Having a virtual office space, virtual secretary, virtual business, even a virtual trade show is not uncommon. My partner, Jan Triplett, steps in as a Virtual Marketing Officer for our clients. She helps set up alliances, sales channels, runs trade shows, recommends and implements a sales strategy to find right prospects and keep the best platinum profile™ customers.
The decision to outsource financial management is another matter. It’s scary to do — to open your books to someone outside the business; to have less control than if they were an actual employee. It can keep you up at night wondering if you can rely on a Virtual Chief Financial Officer to get things done.
Why do business owners do it? Because they…
- Hate doing books, dealing with collections, payroll, taxes, etc.
- Don’t understand financial management or are not good at numbers
- Can’t afford someone full time with financial and compliance expertise
If you’re an owner-operated business where you are directly involved with providing service or creating products, you may also feel that there’s just not enough time to keep on top of this and do everything else. Hiring someone to help periodically may make perfect sense.
That’s what happened to a client of ours. While working with us, he grew his business from two employees to over 100; from a payroll of about $50,000 to well over a million; from two small ongoing contracts; to four very large monthly contracts plus SXSW, ACL, etc. There just weren’t enough hours in the day. We stepped in as his finance department.
Bottom line, however, if you’re considering using a Virtual Chief Financial Officer, I don’t recommend abdicating your responsibilities. You still have a job to do.
1. Know your business.
If you know your business and your exit strategy, you can meet your obligation of guiding the VCFO. They should set up your books and provide reports that make sense to you and tell you what you want to track. They can make suggestions and should. You still have to make the decisions.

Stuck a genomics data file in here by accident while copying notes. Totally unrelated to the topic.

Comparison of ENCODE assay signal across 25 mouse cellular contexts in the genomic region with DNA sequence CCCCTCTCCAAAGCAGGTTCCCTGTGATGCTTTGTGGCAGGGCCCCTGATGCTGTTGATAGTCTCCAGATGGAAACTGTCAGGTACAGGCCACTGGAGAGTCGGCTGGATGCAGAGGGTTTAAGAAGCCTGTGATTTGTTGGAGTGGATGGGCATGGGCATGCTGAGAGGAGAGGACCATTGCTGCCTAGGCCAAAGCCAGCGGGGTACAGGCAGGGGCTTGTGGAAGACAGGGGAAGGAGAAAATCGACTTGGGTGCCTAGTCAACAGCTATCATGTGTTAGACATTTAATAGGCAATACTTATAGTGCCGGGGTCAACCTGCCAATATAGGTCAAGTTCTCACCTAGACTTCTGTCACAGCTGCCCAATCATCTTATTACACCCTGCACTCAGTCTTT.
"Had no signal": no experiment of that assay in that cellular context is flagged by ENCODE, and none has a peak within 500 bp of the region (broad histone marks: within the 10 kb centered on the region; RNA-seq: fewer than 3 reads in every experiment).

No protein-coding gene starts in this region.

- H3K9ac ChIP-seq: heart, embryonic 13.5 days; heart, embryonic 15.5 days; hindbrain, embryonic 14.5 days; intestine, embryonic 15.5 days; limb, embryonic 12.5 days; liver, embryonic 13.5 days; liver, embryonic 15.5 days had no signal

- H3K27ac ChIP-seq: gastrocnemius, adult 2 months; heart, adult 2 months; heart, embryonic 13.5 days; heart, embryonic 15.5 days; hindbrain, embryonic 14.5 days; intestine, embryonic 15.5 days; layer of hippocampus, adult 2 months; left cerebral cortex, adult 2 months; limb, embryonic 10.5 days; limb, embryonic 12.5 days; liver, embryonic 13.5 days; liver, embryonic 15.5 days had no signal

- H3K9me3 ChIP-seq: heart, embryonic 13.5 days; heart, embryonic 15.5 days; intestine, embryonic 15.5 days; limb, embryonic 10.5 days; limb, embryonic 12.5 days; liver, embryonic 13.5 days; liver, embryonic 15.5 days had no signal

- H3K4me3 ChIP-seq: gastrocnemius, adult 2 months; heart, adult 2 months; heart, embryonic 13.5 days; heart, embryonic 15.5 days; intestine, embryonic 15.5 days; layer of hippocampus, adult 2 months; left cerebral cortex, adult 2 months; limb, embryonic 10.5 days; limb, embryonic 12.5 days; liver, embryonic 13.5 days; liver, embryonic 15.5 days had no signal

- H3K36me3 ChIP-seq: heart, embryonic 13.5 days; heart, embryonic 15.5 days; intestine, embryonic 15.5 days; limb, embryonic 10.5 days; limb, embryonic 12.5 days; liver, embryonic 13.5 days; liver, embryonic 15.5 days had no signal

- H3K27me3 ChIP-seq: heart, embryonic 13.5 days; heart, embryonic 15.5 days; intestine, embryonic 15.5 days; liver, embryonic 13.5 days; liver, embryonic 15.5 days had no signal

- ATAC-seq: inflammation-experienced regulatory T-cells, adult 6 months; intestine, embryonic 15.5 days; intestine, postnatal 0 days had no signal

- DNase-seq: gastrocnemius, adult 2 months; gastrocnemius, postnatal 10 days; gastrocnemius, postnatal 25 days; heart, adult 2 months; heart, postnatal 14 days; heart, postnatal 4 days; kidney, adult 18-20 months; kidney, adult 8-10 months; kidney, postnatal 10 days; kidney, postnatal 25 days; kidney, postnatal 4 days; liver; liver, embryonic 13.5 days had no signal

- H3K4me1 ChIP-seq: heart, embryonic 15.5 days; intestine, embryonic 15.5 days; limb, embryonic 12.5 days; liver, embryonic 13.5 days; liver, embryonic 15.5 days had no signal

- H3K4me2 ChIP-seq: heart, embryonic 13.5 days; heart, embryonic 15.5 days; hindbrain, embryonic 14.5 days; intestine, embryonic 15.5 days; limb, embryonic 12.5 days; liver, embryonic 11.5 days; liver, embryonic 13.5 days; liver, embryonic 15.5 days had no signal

2. Know your pricing.
If you can identify your true total costs and build in a reasonable amount for profit and contingency, you can rely on your pricing. Again, the VCFO should advise you on general rules and their experience. You have to evaluate how it applies to your business, agree with the principles, and feel comfortable about the numbers that are used to calculate the financial health of your business.
3.Know your customer.
No one knows your customer better than you do or you should. Again, a Virtual CFO can and should help and advise you. They can help you determine the bookkeeping and recordkeeping system you need to put in place, how to better manage your cash flow, how to improve collections, when you need to restructure, seek funds and where, how to cut costs, etc. Your job is to choose what’s right for your customer and company.
Outsourcing can make sense but you can’t just leave it all to others. The same is true if you employ a bookkeeper or CFO on staff. You’re the boss. You have to have the big picture and direct others.
What has been your experience with outsourcing your financial management?
Daniel Diener is the Chief Financial Officer of the Business Success Center (BSC), a City of Austin certified green business.